Switch to ADA Accessible Theme
Close Menu
Virginia Beach Estate Planning Lawyer / Blog / Uncategorized / Article offers advice on coping with older children living at home

Article offers advice on coping with older children living at home

It’s not that a growing number of adult children are choosing to live with their parents.

It’s that parents are letting their sons and daughters move back in, or never leave in the first place.

A recent article on the website empoweringparents.com cited a study showing that almost 53 percent of 18- to 24-year-olds in the United States live with mom and dad, or one of them. In the article, counselor and coach Debbie Pincus offers advice on coping with this situation.

“Whether your child is contributing his fair share or driving you up the wall with irresponsibility and attitude, you’re bound to lock horns from time to time,” she writes (https://www.empoweringparents.com/article/adult-children-living-at-home-how-to-manage-without-going-crazy/). “If your child is controlling your house, then you are allowing yourself to be controlled.

“Older children end up at home with their parents for many different reasons. Sometimes they want to get their nest built financially, so they come home to save money and secure their future. Other kids are coming home, or have never left in the first place, because they really can’t make it out there on their own. For one reason or another, they haven’t developed the maturity to launch successfully.”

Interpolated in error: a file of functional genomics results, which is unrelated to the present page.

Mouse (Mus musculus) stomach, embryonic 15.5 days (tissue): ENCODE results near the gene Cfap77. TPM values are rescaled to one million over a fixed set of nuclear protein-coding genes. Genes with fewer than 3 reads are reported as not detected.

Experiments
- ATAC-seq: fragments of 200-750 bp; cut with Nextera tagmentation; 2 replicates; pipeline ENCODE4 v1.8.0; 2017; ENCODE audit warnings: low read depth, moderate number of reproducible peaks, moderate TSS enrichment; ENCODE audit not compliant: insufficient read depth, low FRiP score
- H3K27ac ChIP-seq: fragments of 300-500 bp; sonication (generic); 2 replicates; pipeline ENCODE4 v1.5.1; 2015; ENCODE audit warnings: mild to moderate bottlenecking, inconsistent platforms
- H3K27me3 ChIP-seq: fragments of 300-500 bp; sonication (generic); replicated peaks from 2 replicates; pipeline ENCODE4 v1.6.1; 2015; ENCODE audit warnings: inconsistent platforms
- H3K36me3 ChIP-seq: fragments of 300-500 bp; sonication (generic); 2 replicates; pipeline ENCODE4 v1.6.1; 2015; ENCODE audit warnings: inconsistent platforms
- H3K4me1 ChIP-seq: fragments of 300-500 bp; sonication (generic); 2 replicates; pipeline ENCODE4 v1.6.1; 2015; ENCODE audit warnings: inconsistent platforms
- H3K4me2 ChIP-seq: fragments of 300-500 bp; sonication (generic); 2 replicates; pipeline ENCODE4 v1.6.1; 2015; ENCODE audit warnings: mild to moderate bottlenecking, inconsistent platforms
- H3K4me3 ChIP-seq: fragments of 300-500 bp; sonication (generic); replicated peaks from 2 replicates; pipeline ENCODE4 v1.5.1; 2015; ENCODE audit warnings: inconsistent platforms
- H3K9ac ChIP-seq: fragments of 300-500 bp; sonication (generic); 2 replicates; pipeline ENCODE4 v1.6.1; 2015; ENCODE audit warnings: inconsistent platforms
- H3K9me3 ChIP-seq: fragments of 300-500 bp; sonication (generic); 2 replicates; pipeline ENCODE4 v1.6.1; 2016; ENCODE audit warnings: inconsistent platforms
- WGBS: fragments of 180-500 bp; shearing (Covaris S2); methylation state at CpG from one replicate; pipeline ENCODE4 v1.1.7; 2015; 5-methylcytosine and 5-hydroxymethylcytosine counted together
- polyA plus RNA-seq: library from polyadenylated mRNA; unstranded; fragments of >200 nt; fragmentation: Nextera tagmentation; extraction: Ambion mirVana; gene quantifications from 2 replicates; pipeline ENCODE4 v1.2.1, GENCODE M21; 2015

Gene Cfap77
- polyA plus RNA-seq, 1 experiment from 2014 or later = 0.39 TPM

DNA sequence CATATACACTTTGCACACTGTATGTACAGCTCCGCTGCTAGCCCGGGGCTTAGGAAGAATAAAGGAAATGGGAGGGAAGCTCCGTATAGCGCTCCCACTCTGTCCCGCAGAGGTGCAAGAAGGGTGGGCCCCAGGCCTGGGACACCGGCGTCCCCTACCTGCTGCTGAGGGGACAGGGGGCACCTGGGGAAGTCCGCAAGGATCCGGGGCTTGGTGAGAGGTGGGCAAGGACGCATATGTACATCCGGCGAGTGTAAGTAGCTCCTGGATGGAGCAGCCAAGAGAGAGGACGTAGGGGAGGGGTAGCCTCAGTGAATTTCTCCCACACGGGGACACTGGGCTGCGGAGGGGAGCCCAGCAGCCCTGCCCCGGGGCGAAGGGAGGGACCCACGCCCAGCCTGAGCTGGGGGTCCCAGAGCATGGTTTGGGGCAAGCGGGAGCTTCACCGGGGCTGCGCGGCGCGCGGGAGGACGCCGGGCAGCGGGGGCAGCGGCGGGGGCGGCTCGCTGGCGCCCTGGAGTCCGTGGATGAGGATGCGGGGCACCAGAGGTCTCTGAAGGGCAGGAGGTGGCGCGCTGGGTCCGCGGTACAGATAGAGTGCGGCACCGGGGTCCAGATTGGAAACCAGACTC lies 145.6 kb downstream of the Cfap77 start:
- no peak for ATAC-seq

Pincus makes the point that with adult children who fall into the latter category, parents must walk a fine line.

“There’s an important difference between helping and over-functioning,” according to the author. “Helping your older child means doing something for him he can’t do himself, such as driving him somewhere when he has a broken leg. Over-functioning means you’re taking responsibility for things he can do for himself, like doing his laundry and cleaning up his messes after he’s had friends over. Perhaps that pattern started years ago or maybe it began when he moved back home. The bad news is that when you over-function you’re allowing the negative behaviors to continue; the good news is that it’s in your control to change the situation.

“What I recommend is to have a plan of action with your child. The message can be, ‘You’re not just here for good. We’re going to help you, but the goal is for you to get on your feet.’ Having a goal in mind is important because it will ensure that your child’s stay back home doesn’t drag on forever.”

Facebook Twitter LinkedIn